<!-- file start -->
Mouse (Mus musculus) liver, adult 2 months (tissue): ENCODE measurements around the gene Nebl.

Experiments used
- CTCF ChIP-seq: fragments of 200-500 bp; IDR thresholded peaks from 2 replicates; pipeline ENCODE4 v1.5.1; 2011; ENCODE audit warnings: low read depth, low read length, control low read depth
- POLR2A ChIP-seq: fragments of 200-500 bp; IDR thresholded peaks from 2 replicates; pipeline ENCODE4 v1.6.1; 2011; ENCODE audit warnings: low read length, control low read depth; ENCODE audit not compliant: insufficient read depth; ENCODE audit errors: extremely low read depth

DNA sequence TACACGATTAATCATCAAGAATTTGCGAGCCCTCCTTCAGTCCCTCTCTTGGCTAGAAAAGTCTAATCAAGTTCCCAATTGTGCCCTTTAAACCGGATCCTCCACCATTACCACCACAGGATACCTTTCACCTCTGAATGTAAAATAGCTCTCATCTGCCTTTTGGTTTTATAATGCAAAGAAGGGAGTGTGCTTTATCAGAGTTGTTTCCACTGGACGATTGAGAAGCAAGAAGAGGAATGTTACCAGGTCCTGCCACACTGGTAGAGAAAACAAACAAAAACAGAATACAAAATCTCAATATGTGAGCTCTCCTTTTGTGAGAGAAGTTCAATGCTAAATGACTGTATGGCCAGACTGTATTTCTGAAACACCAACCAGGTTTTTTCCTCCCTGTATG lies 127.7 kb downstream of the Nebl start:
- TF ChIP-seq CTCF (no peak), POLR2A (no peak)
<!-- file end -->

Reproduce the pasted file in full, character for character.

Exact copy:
Mouse (Mus musculus) liver, adult 2 months (tissue): ENCODE measurements around the gene Nebl.

Experiments used
- CTCF ChIP-seq: fragments of 200-500 bp; IDR thresholded peaks from 2 replicates; pipeline ENCODE4 v1.5.1; 2011; ENCODE audit warnings: low read depth, low read length, control low read depth
- POLR2A ChIP-seq: fragments of 200-500 bp; IDR thresholded peaks from 2 replicates; pipeline ENCODE4 v1.6.1; 2011; ENCODE audit warnings: low read length, control low read depth; ENCODE audit not compliant: insufficient read depth; ENCODE audit errors: extremely low read depth

DNA sequence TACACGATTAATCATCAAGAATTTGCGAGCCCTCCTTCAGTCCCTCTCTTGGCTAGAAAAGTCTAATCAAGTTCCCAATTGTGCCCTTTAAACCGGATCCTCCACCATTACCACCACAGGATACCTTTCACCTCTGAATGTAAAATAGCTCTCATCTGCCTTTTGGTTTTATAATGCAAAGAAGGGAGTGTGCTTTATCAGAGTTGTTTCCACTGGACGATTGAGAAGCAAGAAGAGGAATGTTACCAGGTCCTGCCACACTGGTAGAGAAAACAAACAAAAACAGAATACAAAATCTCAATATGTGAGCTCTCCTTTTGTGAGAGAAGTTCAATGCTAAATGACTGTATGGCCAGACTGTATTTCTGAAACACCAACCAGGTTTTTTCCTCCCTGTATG lies 127.7 kb downstream of the Nebl start:
- TF ChIP-seq CTCF (no peak), POLR2A (no peak)